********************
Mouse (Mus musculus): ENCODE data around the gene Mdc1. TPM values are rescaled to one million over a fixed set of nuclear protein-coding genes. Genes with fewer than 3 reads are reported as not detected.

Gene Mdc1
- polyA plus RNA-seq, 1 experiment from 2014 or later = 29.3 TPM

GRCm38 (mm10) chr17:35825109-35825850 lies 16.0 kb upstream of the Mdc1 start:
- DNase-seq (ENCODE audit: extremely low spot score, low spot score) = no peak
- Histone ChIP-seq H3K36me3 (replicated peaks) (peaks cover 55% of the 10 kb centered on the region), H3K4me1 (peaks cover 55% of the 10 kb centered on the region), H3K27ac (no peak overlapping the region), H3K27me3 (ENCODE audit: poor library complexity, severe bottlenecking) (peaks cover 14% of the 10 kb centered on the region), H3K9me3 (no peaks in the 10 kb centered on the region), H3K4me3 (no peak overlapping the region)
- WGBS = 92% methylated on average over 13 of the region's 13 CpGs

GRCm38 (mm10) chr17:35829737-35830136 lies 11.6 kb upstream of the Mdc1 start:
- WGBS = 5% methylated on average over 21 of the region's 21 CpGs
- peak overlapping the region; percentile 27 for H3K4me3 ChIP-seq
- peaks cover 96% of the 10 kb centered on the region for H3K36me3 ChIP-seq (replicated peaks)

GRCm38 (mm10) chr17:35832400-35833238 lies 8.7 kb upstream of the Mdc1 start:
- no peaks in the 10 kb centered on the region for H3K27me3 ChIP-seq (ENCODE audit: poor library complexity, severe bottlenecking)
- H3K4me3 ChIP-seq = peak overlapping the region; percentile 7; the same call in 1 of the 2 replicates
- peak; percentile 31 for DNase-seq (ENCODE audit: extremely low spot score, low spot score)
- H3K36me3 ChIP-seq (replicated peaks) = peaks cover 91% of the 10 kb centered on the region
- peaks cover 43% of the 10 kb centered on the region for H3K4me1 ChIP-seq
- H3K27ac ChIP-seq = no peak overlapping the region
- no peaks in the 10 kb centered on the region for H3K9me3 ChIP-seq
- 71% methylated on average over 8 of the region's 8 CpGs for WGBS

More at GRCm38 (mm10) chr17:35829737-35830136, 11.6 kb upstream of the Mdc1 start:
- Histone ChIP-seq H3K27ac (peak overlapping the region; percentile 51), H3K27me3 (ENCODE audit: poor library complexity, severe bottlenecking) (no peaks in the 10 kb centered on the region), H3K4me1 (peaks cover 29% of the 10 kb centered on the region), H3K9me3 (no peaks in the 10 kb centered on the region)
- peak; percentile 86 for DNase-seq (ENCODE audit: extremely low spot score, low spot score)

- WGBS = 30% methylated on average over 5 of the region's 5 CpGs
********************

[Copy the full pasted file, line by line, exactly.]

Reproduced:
Mouse (Mus musculus): ENCODE data around the gene Mdc1. TPM values are rescaled to one million over a fixed set of nuclear protein-coding genes. Genes with fewer than 3 reads are reported as not detected.

Gene Mdc1
- polyA plus RNA-seq, 1 experiment from 2014 or later = 29.3 TPM

GRCm38 (mm10) chr17:35825109-35825850 lies 16.0 kb upstream of the Mdc1 start:
- DNase-seq (ENCODE audit: extremely low spot score, low spot score) = no peak
- Histone ChIP-seq H3K36me3 (replicated peaks) (peaks cover 55% of the 10 kb centered on the region), H3K4me1 (peaks cover 55% of the 10 kb centered on the region), H3K27ac (no peak overlapping the region), H3K27me3 (ENCODE audit: poor library complexity, severe bottlenecking) (peaks cover 14% of the 10 kb centered on the region), H3K9me3 (no peaks in the 10 kb centered on the region), H3K4me3 (no peak overlapping the region)
- WGBS = 92% methylated on average over 13 of the region's 13 CpGs

GRCm38 (mm10) chr17:35829737-35830136 lies 11.6 kb upstream of the Mdc1 start:
- WGBS = 5% methylated on average over 21 of the region's 21 CpGs
- peak overlapping the region; percentile 27 for H3K4me3 ChIP-seq
- peaks cover 96% of the 10 kb centered on the region for H3K36me3 ChIP-seq (replicated peaks)

GRCm38 (mm10) chr17:35832400-35833238 lies 8.7 kb upstream of the Mdc1 start:
- no peaks in the 10 kb centered on the region for H3K27me3 ChIP-seq (ENCODE audit: poor library complexity, severe bottlenecking)
- H3K4me3 ChIP-seq = peak overlapping the region; percentile 7; the same call in 1 of the 2 replicates
- peak; percentile 31 for DNase-seq (ENCODE audit: extremely low spot score, low spot score)
- H3K36me3 ChIP-seq (replicated peaks) = peaks cover 91% of the 10 kb centered on the region
- peaks cover 43% of the 10 kb centered on the region for H3K4me1 ChIP-seq
- H3K27ac ChIP-seq = no peak overlapping the region
- no peaks in the 10 kb centered on the region for H3K9me3 ChIP-seq
- 71% methylated on average over 8 of the region's 8 CpGs for WGBS

More at GRCm38 (mm10) chr17:35829737-35830136, 11.6 kb upstream of the Mdc1 start:
- Histone ChIP-seq H3K27ac (peak overlapping the region; percentile 51), H3K27me3 (ENCODE audit: poor library complexity, severe bottlenecking) (no peaks in the 10 kb centered on the region), H3K4me1 (peaks cover 29% of the 10 kb centered on the region), H3K9me3 (no peaks in the 10 kb centered on the region)
- peak; percentile 86 for DNase-seq (ENCODE audit: extremely low spot score, low spot score)

- WGBS = 30% methylated on average over 5 of the region's 5 CpGs